P. 562

An Urban Experience
M. Berendtm1
1Department of Veterinary Clinical Sciences, Dyrlaegevej 16, 1870 Frb. C, Denmark
Epilepsy is a disease of the brain characterized by recurrent seizures originating from the brain. The signs
of epilepsy are episodic, and epilepsy can become inactive for a period of time or even disappear.
Seizure activity arises as a sequel to abnormal hyper synchronous electrical activity, which stems from a group of local cerebral neurons or from the whole cortex in collaboration with subcortical structures.
Epilepsy is characterized by a sudden loss of control and paroxysmal manifestations with seizures which suddenly occur and suddenly cease. Seizures are transient and seldom last longer than 2-3 minutes. Seizures typically follow a repetitive pattern where signs and sequence are identical from episode to episode in the individual animal. Signs may include motor-, sensory- and autonomic elements and behavioural disturbances. Consciousness may be altered or lost. In some individuals with epilepsy, seizures can be provoked by external factors such as e.g. excitement, agitation,  ashes of light, and sleep deprivation.
Factors involved in epileptogenesis may be e.g. neuroplasticity/synaptic plasticity, decreased GABA (gamma amino butyric acid) activity, increased glutamate activity, new formation of excitatory circuits, receptor alterations, ion channelopathies, dysfunction of glia cells, cortical dysgenesis, and primary brain disease causing seizures such as in ammatory or neoplastic disease.
The prevalence of epilepsy in dogs in general has been estimated in an epidemiological study to be 0.76%. The prevalence of epilepsy in cats is believed to be lower, although no true epidemiological studies exist
to document this. Several dog breeds are however associated with a much higher prevalence caused by an identi ed genetic or suspected genetic background for epilepsy. This leads to an unfortunate accumulation of epileptic individuals within such breeds. In the Lagotto Romagnolo a genetic background for epilepsy has
been fully identi ed and in the Belgian shepherd partially identi ed. In other breeds, an accumulation of epileptic individuals within families, have been documented by epidemiological studies (Labrador Retriever, Belgian Shepherd and Petit Basset Griffon Vendeen), or by pedigree studies (Keeshound, Labrador Retriever, Vizla,
Shetland Sheepdog, Irish Wolfhound, English Springer Spaniel, Australian Shepherd and Border collie among others).
Classi cation of epilepsy and epileptic seizures
The present presentation of epilepsy classi cation
in veterinary medicine is based on the consensus statements which have recently been published by the International Veterinary Epilepsy Task Force (IVETF). This consensus statement group involves veterinary and human neurologists and neuroscientists, practitioners, neuropharmacologists and neuropathologists.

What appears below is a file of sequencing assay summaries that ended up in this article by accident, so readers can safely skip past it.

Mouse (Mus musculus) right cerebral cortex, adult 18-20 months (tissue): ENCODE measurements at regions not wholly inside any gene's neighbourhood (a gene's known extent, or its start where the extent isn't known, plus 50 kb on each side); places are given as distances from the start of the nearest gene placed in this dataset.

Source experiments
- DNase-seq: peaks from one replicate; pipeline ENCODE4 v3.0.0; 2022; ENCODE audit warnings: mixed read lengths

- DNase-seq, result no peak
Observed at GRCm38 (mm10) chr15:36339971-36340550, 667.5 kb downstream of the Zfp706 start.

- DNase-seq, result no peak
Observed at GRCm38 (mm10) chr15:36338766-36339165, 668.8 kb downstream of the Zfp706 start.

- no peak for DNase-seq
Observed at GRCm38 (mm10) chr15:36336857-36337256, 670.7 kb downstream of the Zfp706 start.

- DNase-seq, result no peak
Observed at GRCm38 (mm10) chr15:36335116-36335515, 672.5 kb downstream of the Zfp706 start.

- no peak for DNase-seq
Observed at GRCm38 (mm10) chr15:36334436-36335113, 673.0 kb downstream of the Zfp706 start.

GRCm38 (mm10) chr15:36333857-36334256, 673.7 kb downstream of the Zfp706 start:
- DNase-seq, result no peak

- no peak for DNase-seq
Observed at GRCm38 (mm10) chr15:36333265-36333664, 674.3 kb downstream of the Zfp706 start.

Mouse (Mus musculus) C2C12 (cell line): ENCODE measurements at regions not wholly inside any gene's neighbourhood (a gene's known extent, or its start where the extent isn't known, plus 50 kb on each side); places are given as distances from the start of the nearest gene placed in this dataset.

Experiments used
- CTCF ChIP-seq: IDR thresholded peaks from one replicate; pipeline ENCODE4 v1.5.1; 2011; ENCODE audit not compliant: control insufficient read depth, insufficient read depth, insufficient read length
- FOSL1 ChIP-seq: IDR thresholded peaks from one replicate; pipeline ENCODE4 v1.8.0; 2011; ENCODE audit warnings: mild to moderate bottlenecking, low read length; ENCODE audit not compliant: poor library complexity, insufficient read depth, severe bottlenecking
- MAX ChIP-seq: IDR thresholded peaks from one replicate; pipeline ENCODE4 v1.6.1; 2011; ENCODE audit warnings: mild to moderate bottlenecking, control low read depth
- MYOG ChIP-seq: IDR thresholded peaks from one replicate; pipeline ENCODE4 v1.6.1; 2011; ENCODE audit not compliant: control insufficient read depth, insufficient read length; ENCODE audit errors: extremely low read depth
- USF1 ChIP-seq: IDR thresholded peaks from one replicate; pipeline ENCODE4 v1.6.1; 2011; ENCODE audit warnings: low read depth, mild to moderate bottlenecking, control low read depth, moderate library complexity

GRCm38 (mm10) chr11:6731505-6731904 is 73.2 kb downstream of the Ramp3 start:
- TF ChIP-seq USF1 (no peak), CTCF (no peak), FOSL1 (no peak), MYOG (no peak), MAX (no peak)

Classi cation of epilepsy
Epilepsy is classi ed into categories based on known or presumed aetiology. Structural epilepsy (former known as symptomatic epilepsy) refers to epilepsy caused by a known/identi ed disorder of the CNS (cerebral pathology identi ed with e.g. CT, MRI or CSF examination). The term suspected structural epilepsy is used if brain pathology is strongly suspected (based on anamnestic information or abnormal  ndings on the neurological examination or both, signalling a focal brain lesion),
but has not been con rmed. Idiopathic epilepsy refers
to epilepsy where no structural cerebral pathology is identi ed, and where an identi ed or suspected genetic component is involved in the aetiology. Finally, a number of epilepsies are of unexplained origin (epilepsy of unexplained origin). In these cases, the epileptic seizures are however the only sign of disease. There is nothing in the history and no  ndings on clinical and neurological examination indicating intracranial pathology, and there are no abnormalities on specialized neuro-diagnostic tests (CT, MRI and CSF) suggesting intracranial pathology.
Note that epilepsy classi cation is continuously under revision and will be changed as our understanding of epilepsy aetiology in animals expand.
Classi cation of Epileptic Seizures
The clinical manifestation of epileptic seizures is directly related to the amount and distribution of abnormal electrical activity in the brain. Epileptic seizures are classi ed as generalized epileptic seizures, focal epileptic seizures (previously termed partial seizures) and focal seizures which evolve into generalized epileptic seizures.
With generalized epileptic seizures, there is a sudden outburst of abnormal electrical activity throughout both cerebral hemispheres. Without warning, the patient collapses with tonic, clonic, or tonic-clonic seizures. With focal epileptic seizures, the abnormal electrical activity arises in a localized group of neurons (the epileptic focus). The clinical signs re ect the functions of the area

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